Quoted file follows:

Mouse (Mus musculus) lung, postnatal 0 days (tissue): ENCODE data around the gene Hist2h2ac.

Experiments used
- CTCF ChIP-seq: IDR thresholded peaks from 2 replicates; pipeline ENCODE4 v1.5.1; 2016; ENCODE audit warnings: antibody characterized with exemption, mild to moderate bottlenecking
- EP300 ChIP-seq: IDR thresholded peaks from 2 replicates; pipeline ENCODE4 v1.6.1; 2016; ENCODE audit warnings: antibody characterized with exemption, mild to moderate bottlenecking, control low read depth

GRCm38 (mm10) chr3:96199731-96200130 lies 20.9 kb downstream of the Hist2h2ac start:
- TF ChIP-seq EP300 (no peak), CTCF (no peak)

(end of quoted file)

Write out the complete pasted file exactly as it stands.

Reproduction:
Mouse (Mus musculus) lung, postnatal 0 days (tissue): ENCODE data around the gene Hist2h2ac.

Experiments used
- CTCF ChIP-seq: IDR thresholded peaks from 2 replicates; pipeline ENCODE4 v1.5.1; 2016; ENCODE audit warnings: antibody characterized with exemption, mild to moderate bottlenecking
- EP300 ChIP-seq: IDR thresholded peaks from 2 replicates; pipeline ENCODE4 v1.6.1; 2016; ENCODE audit warnings: antibody characterized with exemption, mild to moderate bottlenecking, control low read depth

GRCm38 (mm10) chr3:96199731-96200130 lies 20.9 kb downstream of the Hist2h2ac start:
- TF ChIP-seq EP300 (no peak), CTCF (no peak)